Music

Busy Signal: Evolution rather than revolution

Percy Zvomuya

We are used to this now: a barnstorming, fire-eating raggamuffin DJ who, midway through his career, discovers dancehall's conscious roots.

Busy Signal (album cover)

In the 1990s it was Buju Banton; he grew dreadlocks, while moving away from the DJ style that had brought him fame and infamy (he sits in an American jail, on drug related charges).

The latest convert is Busy Signal whose album Reggae Music Again has seized ragga music by its neck and forced it to stare down into the abyss, at the music’s roots.

“I and I don’t have to be rasta to do conscious music…” he says, in the introduction to the 14-track album. Busy Signal (whose real name, or as they would say in Jamaica, government name, is Glendale Goshia Gordon) hasn’t grown any dreadlocks or undergone the fabled conversion underwent by Saul aka St Paul.

In fact, Busy Signal, so named by his peers because he was always busy, is, like Buju Banton, sitting in an American jail on cocaine-related charges. One hopes that he is jotting and practising his rhymes on government-issued paper.

Busy Signal’s transformation, to be sure, isn’t the one Buju underwent back in the 1990s. Evolution, rather than revolution, best describes Reggae Music Again.

“Reggae is the real start of what is known to some as the dancehall, to some as hip-hop … reggae music is the birth of these two genres.”

Busy is, of course, talking about Jamaican-born DJ Cool Herc who is credited with inventing hip-hop in the 1970s.

DJ Cool Herc grew up listening to the toasting (a form of rapping) of sound systems such as the one run by King Tubby and his fiery accomplice, DJ U Roy, chanting on the microphone.

When Herc and his parents relocated to the Bronx, New York in 1967 he took this most Jamaican form of cultural expression and applied it to what he was then listening to, mostly funk and soul. While he played funk and soul records, Herc began concentrating on lengthening the percussive part of the record while chanting simple lines.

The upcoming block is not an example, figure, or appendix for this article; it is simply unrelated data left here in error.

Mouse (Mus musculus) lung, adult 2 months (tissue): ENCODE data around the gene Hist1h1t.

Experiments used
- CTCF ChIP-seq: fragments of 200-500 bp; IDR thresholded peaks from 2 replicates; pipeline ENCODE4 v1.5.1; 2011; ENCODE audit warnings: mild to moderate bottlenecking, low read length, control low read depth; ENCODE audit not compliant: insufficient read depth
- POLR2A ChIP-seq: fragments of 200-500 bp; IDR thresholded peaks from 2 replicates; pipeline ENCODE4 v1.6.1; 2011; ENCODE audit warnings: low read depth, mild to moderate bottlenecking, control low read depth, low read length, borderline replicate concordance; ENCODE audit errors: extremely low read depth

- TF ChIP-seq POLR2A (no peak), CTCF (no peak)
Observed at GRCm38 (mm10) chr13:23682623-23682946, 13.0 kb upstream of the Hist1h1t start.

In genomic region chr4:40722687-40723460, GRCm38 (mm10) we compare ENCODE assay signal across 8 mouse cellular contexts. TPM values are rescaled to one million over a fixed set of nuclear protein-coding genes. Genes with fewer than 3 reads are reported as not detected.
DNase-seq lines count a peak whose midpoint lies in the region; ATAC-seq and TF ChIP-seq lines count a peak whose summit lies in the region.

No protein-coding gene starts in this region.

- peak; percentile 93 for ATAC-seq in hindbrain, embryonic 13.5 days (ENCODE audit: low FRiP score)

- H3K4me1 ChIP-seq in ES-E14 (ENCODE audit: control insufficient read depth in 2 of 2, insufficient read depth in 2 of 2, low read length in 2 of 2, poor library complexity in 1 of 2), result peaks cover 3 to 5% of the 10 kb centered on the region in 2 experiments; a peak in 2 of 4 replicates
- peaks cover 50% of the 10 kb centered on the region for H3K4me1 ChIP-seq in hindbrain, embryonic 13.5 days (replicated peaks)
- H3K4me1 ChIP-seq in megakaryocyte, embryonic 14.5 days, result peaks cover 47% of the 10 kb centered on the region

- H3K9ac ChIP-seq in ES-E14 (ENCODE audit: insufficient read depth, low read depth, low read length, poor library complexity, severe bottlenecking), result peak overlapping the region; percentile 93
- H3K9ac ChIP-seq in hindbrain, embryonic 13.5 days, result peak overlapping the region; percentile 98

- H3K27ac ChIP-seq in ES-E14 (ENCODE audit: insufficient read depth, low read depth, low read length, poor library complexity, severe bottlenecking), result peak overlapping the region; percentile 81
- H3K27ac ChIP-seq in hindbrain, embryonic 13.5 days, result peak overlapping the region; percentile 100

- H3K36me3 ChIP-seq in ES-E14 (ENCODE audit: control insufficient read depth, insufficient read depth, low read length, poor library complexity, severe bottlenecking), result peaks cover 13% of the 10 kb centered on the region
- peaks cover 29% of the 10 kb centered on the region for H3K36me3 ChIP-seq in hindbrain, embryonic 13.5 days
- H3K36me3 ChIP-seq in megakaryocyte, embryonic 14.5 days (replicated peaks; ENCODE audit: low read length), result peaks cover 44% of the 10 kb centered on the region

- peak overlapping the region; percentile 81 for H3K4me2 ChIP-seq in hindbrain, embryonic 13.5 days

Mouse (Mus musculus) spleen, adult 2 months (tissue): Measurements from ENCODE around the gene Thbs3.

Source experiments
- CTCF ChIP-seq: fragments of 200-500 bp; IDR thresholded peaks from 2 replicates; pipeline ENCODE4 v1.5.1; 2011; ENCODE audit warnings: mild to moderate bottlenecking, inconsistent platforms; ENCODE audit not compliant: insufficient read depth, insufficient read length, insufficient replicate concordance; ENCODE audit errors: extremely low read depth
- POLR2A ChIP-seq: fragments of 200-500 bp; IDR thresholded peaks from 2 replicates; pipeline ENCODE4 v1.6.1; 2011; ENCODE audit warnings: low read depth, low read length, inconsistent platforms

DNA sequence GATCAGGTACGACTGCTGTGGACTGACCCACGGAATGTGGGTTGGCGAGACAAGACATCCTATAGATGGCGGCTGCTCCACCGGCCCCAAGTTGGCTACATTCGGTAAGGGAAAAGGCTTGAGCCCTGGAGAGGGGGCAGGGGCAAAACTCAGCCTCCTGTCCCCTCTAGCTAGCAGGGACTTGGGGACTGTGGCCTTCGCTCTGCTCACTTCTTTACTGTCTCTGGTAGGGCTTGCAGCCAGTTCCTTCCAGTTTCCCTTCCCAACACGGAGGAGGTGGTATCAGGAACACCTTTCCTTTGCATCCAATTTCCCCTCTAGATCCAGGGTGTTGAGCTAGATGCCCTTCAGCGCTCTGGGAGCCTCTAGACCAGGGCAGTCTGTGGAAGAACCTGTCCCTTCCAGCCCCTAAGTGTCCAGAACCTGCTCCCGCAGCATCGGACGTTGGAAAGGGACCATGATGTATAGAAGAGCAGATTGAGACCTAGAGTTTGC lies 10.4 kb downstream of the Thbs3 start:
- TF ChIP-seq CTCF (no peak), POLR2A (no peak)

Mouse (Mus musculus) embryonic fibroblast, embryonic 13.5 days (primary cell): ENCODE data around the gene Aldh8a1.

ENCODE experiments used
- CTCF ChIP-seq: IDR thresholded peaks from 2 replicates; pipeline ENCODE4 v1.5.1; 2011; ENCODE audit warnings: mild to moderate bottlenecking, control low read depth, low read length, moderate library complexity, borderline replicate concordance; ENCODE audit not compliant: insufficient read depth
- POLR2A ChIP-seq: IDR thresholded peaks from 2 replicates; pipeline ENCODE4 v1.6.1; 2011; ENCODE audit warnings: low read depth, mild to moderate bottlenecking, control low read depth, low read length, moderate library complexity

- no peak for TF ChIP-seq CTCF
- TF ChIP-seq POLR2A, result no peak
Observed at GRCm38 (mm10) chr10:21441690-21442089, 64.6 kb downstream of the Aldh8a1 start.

Memorable tracks
Reggae Music Again is a fascinating and varied album with a bit of lover's rock, a bit of roots rock and  dub. At some moments he clips his sound of excess, creating an acoustic ambience in which his voice soars.

The album kicks off in earnest with a love song, Come Over (Missing you). Laid over a rich, thick sound provided by some of Jamaica’s veteran musicians, such as pianist Robbie Lyn, drummer Kirk Bennett and saxophonist Dean Fraser, Busy Signal alternates between singing and DJing, sometimes mixing the two styles together.

A standout song on the CD is Kingston Town, a track whose preamble is a pack of dogs howling into the night, presumably a moonlit one. Caustic and moody, the song is a commentary on the “dark side of Kingston”; the city whose inhabitants never wear a smile; in which to survive you must get someone down and in which everyone fights to “wear the king’s crown”. It is looping and stylised, but the song’s rough, serrated edges are never dulled.

Since I got the album a few months ago, this is one track I have never tired of. And, as I wrote this article, I discovered that Damian Marley has done a remix of the song with Busy, alternately eroding and sharpening the song’s edges and the rough furrows that line the track’s contours.

With the next song, 119, Busy features Antony Redrose and veteran DJ and sound clash supremo Joe Lickshot (watch his crazy dancehall antics here).

It is a dancehall track, by which I mean it’s a song who raison d’etre is the dancehall: created by dancehall folk for the dancehall.

Lickshot is one of those quirky characters who will never be forgotten when dancehall history is written. Now greying, the career of the bearded elder statesman of the sound comprised mostly of acrobatic voice formations, throaty modulations, gunshot sounds and a squeaky voice that reminded me of a mouse.

The next song, Modern Day Slavery, is laid over a percussive thumping beat. It takes the song from its dancehall ambience out into the world.

Out there in the cold, devastated landscapes, Busy Signal lays into capitalism which for him is no different from the system that his ancestors laboured under until the emancipation edict of 1833.

Other notable tracks include the title track Reggae Music Again, Part of Life and Running from the Law. If you love dancehall or the singjay style made popular by the likes of Sizzla Kalonji and Capleton, this is an album to look out for.

On this album Busy Signal has made reggae music fashionable. Again.

For more in-depth album reviews, see our special report.


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